There’s no better way to truly understand your hiring process than to tap into the candid experiences of your candidates. Accepting and processing candidate feedback might feel uncomfortable at first. After all, their unique insight uncovers the good, the bad, and the ugly of your hiring process. However, genuinely listening and implementing changes inspired by their honest feedback transforms your hiring process for future success.
Here are six lessons real-life hiring professionals learned by listening closely to candidates’ concerns and feedback during the hiring process:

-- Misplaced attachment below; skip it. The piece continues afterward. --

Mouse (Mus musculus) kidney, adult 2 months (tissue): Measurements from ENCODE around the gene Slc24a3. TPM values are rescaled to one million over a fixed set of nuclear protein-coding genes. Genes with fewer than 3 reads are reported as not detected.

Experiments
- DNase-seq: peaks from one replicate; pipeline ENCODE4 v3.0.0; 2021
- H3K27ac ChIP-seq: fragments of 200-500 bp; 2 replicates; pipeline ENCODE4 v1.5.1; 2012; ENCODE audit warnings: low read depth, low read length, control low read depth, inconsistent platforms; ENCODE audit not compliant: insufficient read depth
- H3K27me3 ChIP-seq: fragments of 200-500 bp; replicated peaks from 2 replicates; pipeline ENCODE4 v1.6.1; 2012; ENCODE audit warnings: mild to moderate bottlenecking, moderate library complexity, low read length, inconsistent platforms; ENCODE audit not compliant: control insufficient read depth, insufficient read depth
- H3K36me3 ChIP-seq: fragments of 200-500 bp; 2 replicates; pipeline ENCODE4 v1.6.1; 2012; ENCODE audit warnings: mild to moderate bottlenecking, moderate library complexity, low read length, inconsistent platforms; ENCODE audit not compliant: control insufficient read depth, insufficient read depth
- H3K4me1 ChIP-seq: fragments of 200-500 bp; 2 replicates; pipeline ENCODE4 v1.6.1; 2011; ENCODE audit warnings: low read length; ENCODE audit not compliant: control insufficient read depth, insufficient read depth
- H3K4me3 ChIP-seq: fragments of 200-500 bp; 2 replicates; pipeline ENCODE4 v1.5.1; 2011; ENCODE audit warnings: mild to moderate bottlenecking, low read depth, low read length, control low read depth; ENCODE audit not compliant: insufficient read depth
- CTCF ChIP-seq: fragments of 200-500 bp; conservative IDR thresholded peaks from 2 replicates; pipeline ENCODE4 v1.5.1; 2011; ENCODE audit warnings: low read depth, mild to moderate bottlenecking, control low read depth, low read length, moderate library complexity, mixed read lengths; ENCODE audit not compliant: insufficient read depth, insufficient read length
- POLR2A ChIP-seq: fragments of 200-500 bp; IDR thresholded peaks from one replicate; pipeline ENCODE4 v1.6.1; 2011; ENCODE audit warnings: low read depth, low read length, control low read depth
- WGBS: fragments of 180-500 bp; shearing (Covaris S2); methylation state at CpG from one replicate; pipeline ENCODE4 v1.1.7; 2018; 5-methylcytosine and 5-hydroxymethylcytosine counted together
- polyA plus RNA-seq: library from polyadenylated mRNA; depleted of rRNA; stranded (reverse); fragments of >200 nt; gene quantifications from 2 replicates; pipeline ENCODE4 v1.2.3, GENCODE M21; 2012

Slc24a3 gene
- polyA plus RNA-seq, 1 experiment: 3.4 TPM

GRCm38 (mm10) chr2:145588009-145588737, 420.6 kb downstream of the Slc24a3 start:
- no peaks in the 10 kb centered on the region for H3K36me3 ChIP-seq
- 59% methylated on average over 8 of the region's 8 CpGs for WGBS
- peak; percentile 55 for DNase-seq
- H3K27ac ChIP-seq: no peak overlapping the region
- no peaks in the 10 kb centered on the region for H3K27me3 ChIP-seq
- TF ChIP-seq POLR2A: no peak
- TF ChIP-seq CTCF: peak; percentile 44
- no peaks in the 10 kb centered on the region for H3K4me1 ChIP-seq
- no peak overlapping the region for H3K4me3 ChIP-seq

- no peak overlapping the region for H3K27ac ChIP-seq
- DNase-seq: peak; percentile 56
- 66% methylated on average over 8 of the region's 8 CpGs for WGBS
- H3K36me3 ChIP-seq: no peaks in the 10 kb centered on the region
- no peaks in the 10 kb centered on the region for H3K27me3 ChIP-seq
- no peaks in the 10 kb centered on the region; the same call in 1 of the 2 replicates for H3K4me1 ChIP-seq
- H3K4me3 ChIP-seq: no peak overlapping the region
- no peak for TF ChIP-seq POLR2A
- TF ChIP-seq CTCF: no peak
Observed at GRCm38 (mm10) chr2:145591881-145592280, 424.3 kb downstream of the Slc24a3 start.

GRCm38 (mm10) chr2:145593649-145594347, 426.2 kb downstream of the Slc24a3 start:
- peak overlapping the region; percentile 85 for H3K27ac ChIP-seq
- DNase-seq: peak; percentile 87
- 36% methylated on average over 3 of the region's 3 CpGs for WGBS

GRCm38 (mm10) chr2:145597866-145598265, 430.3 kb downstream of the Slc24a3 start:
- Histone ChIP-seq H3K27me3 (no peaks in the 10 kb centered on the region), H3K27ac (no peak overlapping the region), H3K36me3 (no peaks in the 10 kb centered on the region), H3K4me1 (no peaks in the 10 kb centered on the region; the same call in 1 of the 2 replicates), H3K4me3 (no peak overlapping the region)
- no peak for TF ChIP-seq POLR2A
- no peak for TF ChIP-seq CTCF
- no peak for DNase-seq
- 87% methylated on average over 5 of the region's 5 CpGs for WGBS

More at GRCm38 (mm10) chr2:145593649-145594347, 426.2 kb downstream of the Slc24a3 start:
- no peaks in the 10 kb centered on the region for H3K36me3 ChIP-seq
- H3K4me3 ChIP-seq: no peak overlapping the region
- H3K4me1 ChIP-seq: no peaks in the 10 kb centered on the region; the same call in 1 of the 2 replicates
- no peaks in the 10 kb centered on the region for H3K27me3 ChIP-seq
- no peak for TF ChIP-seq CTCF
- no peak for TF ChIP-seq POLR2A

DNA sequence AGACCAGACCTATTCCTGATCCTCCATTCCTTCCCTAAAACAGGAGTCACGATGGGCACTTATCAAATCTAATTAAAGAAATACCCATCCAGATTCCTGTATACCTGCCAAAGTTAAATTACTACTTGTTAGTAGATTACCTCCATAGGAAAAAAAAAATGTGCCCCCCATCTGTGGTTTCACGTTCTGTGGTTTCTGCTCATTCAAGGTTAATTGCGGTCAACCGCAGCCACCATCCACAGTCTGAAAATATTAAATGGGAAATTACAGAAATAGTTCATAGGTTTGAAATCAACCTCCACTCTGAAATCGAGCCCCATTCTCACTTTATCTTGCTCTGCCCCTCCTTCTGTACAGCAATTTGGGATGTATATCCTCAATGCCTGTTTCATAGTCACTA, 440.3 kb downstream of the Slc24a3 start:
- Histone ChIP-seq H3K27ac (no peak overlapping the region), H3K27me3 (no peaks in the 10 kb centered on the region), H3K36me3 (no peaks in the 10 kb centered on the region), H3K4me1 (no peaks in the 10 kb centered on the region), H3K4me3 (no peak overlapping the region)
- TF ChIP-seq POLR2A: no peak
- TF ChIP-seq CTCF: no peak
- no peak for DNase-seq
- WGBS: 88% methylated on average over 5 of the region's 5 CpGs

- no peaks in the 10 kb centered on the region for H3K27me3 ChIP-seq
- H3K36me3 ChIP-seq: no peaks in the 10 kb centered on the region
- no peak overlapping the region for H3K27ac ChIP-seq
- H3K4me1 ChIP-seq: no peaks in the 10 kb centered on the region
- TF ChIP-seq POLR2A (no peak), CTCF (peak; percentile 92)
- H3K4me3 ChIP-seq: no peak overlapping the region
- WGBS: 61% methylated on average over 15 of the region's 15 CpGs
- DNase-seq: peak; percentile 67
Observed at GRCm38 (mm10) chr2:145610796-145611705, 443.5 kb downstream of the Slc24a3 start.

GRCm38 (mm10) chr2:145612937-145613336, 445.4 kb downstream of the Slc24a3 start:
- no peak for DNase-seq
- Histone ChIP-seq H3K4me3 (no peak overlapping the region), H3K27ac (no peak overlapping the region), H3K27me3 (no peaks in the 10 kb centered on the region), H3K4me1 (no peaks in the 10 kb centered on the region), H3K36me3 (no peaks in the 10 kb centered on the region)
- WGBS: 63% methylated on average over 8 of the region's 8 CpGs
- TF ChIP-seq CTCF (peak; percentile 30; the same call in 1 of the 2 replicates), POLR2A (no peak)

1. Candidate testing may be backfiring
My business partner and I recently made changes to our interview process based on feedback we received from a candidate we ended up hiring. We hire many writers for our business and we typically give them a test assignment during the interview process to gain a better idea of their ability before extending an offer.
Well, we ended up asking a recent hire for feedback on the test assignment. Luckily, this hire was candid with us. She told us the test assignment was hogwash and easy to cheat on. As such, we decided to change the prompt and how the test is administered.
We now hold the test in-person at our office and give the candidates limited resources and time to complete the assignment. So far, it seems the new test format is working. We have a much better idea of the actual writing ability of candidates before making employment decisions.
Matthew Ross, co-owner and COO at The Slumber Yard
2. Unique interview styles can go amiss